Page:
This strong Eucharistic teaching was very probably intended to strengthen the faith of the first readers of John’s Gospel in the Eucharist. It would serve as the basic of later Church teaching on the real presence of Jesus in the Eucharist, and of the devotion connected with this belief.
B. The Bible in Dialogue with Questions of the Day
Jesus Christ the Bread of Life. Redemption. Murmuring. A Sign to be Contradicted
1. While the discourse on Jesus as the Bread of Life may have the manna tradition and the wisdom tradition of the Bible and Jesus tradition behind it, is is by no means a literary composition on these themes. It clearly sets us the position of Jesus as the way to God. It affirms that in him God, the Father, speaks to the world, as he did at Jesus’ baptism and at the Transfiguration: “This is my beloved Son”. It speaks of Jesus as redeemer of the human race. The bread that he gives is his flesh, for the life of the world. It speaks of true life through union with Christ and the Father.
2. The discourse speaks of complaining, grumbling, with regard to Jesus’ affirmations and claims. The Jews in his audience, and many of his Jewish followers, find what he has said intolerable and unacceptable and part company with him. Among other things, his assertion on redemption would not be theirs.
3. There is still complaining, grumbling, and outright rejection of what the discourse on Jesus as the Bread of Life stands for in our own day. In part we live in a world where among sections of the intelligentsia there is a quest for redemption without Christ or God. As examples of this some instance the Russian writer Fyodor Dostoyevsky and the Irish playwright Tom Murphy. As noted in the entry under his name in the Internet site Wikipedia, recurring themes in his plays include the search for redemption and hope in a world apparently deserted by God and filled with suffering. The theme is explored in his play The Sanctuary Lamp (lit before the Blessed Sacrament reserved). This play explores major themes of redemption, love, guilt, spirituality and the existence – or non-existence – of God. It portrays the struggle of down-and-outs looking to find some kind of meaning to their lives. In common with much of Murphy’s work this play deals with the battle against nihilism and finds a form of redemption and hope in mankind’s ability to show compassion, love and find an individual spirituality. The Lamp itself becomes an image of the light of the human soul unattached to dogma or religion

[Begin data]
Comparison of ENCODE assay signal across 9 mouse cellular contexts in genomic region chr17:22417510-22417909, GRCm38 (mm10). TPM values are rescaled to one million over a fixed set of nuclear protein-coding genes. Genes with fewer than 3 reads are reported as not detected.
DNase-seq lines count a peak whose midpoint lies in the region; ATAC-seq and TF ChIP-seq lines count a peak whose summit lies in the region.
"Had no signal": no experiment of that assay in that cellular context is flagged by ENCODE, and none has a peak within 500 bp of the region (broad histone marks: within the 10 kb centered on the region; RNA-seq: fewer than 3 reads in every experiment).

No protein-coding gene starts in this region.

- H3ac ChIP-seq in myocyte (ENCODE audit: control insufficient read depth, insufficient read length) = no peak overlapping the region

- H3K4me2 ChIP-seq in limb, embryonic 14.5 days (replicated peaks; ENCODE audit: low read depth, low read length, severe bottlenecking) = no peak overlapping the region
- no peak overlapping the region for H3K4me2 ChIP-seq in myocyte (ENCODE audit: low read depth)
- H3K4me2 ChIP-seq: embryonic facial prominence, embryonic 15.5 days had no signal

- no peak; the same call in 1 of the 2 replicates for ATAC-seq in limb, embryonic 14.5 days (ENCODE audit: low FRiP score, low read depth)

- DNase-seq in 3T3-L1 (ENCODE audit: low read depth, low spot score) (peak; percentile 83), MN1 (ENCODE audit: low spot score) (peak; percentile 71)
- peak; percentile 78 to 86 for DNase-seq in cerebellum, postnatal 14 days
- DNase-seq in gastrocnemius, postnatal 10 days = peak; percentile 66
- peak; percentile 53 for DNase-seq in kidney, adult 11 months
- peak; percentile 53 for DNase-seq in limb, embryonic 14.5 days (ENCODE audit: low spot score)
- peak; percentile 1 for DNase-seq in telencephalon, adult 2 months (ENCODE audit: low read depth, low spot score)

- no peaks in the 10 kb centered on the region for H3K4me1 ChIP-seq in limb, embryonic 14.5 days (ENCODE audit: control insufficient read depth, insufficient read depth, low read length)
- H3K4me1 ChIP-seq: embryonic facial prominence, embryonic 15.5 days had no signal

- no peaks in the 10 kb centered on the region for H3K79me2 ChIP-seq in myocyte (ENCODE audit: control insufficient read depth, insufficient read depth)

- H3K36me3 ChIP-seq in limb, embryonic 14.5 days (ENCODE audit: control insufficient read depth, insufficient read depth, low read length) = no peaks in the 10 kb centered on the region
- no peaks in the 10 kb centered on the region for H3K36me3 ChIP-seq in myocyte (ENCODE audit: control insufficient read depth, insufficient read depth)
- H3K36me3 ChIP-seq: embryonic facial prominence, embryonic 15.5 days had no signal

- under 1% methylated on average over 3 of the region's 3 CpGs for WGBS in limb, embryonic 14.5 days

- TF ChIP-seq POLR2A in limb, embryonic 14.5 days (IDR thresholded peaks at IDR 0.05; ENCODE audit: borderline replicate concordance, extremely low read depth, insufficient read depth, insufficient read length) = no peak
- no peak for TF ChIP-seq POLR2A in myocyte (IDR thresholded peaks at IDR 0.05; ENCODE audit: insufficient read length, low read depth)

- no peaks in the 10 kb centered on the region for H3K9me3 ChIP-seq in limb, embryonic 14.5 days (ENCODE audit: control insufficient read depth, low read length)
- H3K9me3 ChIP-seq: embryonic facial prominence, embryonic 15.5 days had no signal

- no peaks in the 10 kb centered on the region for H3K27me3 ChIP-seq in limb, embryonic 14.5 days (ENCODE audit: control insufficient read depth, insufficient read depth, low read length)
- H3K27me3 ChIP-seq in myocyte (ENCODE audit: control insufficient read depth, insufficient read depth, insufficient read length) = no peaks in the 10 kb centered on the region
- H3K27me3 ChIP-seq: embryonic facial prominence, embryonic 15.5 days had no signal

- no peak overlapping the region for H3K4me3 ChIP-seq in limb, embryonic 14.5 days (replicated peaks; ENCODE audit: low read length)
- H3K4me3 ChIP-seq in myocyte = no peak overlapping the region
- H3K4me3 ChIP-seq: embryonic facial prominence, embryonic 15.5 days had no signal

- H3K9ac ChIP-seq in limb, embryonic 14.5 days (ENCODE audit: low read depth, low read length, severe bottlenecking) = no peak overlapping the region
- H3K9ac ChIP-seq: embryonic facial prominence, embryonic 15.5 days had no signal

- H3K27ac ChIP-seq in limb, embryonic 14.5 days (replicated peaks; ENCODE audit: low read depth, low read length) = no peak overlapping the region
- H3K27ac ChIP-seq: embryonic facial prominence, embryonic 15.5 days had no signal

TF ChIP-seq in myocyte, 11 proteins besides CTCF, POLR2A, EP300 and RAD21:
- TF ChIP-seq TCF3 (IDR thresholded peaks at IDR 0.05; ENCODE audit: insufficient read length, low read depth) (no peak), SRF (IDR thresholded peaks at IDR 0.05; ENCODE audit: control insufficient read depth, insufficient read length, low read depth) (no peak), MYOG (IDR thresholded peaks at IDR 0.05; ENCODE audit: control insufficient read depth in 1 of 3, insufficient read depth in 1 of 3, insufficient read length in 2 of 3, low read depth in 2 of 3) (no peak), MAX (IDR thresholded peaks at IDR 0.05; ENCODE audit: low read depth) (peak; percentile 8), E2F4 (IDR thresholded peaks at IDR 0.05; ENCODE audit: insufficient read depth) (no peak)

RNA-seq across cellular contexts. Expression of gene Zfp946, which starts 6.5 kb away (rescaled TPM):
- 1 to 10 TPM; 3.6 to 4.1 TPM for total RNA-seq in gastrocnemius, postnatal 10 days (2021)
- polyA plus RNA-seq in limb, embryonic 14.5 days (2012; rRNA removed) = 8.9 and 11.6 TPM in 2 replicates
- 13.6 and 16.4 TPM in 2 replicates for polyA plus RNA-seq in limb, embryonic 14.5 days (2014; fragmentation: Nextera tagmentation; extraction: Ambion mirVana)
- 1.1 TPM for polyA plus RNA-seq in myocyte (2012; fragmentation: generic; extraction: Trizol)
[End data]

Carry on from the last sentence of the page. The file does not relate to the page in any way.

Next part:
4. Over the centuries, and in our own day, we encounter complaining, grumbling, about how the Catholic doctrine of the Real Presence of Christ is expressed. When Berengar of Tours (11th century) denied that any change in the elements of bread and wine is needed to explain it, the term transubstantiation (change in the substances) entered as part of the explanation. This term became official in the Fourth Lateran Council (1215), and the Council of Trent (“a fitting and proper” term). Catholic belief in the real presence has been expressed through the centuries it its usage and devotion (consecrated hosts to the sick outside of Mass, reservation of the Blessed Sacrament and such like). The fact that this divine presence is a mystery of faith, should never be forgotten.
5. Since the belief in Jesus as the Bread of Life and Saviour of the world is such a mystery, and since no one can come to him without the Father’s invitation, prayer for belief in Christ is essential.